Friday, June 20, 2014

Gabriel Garcia Marquez's Bogotá Years

Gabriel Garcia Marquez's portrait in the exhibition in the National University's library.
In 1942, the teenage Gabriel Garcia Marquez arrived in Bogotá, and found the city dark, rainy and generally depressing. Nevertheless, it would be the place where he would find his leftist ideological formation, enroll in university, publish his first poems and short stories and get his start in journalism.

Publications by and about Marquez
in the Nacho's library.
Unfortunately, however, you won't learn much of that from the sparse exhibition about Marquez on now in the lobby of the National University's main library, which was renamed after the Nobel Prize-winning author after his recent death.

Paradoxically, a lot more information about Marquez was on display recently in an interesting and detailed exhibition that was up only during a brief book fair on the university's Ché Plaza.

The exhibition in the library will interest Marquez fans: there's his university inscription document, as well as editions of books by and about the novelist. But it's embarrassingly sparse for a man of such accomplishment and the university's most famous ex-student.

I wish I knew where the book fair exhibition is stored away. Perhaps somewhere in the university's
Marquez's Universidad Nacional registration paper.
literature department. It's worth seeking out for anyone wanting a fuller picture of Marquez's life.

That exhibition included Marquez's famous (or infamous) description of the Bogotá he encountered in 1942  on arriving from the warm and sunny coast.

"Bogotá was then a remote and sad city, where a drizzle had been falling since the beginning of the century."

But Marquez grew to like - or at least appreciate - the Colombian capital's quirks and characters, including its spark-throwing streetcars and dignified funerals. He also became an habitué of the cafés in the city center, where he debated literature with other intellectuals.

Marquez enrolled in a high school in Zipaquira, north of Bogotá. The school was incorrigibly leftist,
and Marquez later recalled that even his physics professors graded students more on their ideology than their learning.

"I dare to think that most of my professors graded me more on my personality than my tests," Marquez wrote.

But, he added, a professor named Calderon saw talent in one of Marquez's short stories and urged him to continue writing, despite classmates' teasing, "if only for my mental health."

Marquez's first published
story 'The third resignation.'
In 1947, Marquez enrolled in the National University to study law, primarily to please his parents. But his university career cut short by the April 1948 Bogotazo riots, which sent the budding author to Cartagena. His memories of the University are less pleasant: He describes law school as "an alley with not exit" and didn't understand the subject - despite having Alfonso López Michelson, son of a president and later president of Colombia himself, as a professor. Marquez's best memories of university life were his long walks and talks with other leftist intellectuals, including priest Camilo Torres, the university's chaplain, who two decades later would claim his own place in Colombian history by joining the ELN guerrillas and finding martrydom in his first battle.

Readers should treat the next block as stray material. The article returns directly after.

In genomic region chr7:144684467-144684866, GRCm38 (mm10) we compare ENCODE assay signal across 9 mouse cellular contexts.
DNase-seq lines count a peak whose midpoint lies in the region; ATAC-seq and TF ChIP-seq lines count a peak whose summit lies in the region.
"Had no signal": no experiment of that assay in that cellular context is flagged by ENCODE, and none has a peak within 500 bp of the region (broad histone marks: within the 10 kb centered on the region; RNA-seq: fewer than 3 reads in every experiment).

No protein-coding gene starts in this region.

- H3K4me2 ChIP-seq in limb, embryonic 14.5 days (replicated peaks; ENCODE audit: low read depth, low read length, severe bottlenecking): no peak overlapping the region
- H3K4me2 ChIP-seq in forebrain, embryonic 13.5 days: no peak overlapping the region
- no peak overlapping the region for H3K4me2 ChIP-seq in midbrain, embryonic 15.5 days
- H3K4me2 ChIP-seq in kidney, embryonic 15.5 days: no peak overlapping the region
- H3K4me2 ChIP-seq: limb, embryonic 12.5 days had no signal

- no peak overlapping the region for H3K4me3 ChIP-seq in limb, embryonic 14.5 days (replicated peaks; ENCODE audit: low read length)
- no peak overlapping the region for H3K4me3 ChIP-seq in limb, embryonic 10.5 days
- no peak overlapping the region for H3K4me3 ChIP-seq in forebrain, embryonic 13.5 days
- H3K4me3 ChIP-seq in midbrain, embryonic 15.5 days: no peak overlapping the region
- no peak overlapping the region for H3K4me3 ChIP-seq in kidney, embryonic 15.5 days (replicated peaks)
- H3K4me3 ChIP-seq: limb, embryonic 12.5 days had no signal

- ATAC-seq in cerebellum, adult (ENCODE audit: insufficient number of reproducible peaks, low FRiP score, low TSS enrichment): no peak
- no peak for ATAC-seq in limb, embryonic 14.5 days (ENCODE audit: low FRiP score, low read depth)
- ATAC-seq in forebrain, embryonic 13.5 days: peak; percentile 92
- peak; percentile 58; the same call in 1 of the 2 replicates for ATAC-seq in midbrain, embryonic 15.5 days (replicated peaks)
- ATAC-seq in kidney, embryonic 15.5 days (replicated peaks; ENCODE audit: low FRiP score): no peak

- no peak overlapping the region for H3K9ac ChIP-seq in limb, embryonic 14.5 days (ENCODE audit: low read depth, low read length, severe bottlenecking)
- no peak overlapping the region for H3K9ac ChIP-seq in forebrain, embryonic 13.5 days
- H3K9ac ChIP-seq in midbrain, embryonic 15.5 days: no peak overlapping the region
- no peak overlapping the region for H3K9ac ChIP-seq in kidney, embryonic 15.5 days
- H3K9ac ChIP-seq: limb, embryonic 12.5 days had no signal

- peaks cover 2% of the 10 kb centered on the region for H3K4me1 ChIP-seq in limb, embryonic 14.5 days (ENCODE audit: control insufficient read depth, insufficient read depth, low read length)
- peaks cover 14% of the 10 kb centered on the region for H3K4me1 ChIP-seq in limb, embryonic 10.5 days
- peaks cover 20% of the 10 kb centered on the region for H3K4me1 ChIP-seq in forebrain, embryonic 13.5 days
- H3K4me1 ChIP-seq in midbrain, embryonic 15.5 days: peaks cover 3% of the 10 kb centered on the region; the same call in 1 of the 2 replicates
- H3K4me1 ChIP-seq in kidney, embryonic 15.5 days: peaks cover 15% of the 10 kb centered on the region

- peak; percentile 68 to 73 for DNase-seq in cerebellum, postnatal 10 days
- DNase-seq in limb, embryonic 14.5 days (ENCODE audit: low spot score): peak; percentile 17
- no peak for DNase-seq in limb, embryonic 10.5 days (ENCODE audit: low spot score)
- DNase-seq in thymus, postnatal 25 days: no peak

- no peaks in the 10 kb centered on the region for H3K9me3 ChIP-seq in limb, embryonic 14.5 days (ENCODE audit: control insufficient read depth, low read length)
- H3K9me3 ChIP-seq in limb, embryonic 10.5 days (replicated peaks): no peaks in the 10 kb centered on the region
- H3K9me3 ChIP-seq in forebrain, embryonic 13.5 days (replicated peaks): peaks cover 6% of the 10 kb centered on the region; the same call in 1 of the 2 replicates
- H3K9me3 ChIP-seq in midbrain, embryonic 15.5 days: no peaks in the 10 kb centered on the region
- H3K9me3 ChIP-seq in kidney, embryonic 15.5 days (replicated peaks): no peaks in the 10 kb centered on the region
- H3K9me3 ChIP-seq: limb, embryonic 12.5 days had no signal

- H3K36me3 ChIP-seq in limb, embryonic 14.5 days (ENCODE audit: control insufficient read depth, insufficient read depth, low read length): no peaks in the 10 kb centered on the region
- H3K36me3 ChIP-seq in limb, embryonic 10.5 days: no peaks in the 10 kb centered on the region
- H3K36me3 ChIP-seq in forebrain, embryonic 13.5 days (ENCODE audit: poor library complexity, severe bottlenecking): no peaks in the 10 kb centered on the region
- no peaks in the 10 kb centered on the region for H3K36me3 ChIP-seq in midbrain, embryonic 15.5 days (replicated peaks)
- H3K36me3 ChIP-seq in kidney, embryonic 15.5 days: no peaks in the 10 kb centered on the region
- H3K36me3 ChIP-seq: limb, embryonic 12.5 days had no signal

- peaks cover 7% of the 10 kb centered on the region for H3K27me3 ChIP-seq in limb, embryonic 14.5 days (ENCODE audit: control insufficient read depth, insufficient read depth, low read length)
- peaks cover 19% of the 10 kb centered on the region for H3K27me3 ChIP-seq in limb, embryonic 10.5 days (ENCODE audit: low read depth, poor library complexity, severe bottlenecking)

It was in Bogotá that Marquez read a version of Franz Kafka's 'Metamorphosis' rewritten by Argentine writer Jorge Luis Borges, which revolutionized Marquez's literary mindset. In 1947 and '48 he published his first three stories in El Espectador: 'The third resignation,' 'Eva is inside her cat,' and 'Tubal-Cain forges a star.' The three displayed the influence of Kafka and of the Bible.

 Marquez later recalled how he'd been told to climb to the second floor and hand his manuscript to the
Marquez admired populist politician Jorge Eliecer Gaitan,
whose 1948 assassination sent Marquez to Cartagena.
paper's literary editor. However, terrified, Marquez simply left the pages in reception and ran away. Nevertheless, two weeks later the story was featured with its title in grand letters.

Four years earlier, Marquez's first published work, a poem called 'Song,' (Canción), appeared in El Tiempo's literary supplement.

Marquez later became a reporter for El Espectador. In 1955, the paper's editor asked Marquez whether he had plans for the following Friday. Marquez did not, and the editor assigned him to a two-week trip to cover a political meeting in Geneva, Switzerland. Marquez's reporting trip to Europe would extend to five years, during which, while living in Paris, he wrote his first novels.

In 1955, El Espectador sent Marquez to Europe to
cover a political meeting. He stayed for five years.
Marquez eventually would warm up to the cold city of Bogotá. He later said that he had "5,000 anecdotes about Bogotá, the city where I was formed."

And he even reconciled the Andean city with his coastal roots. Bogotá, he would later write, "is a green and endless beach at 2,600 meters above sea level."

'Insomnia' by Marquez.
Marquez with friends in Bogotá.
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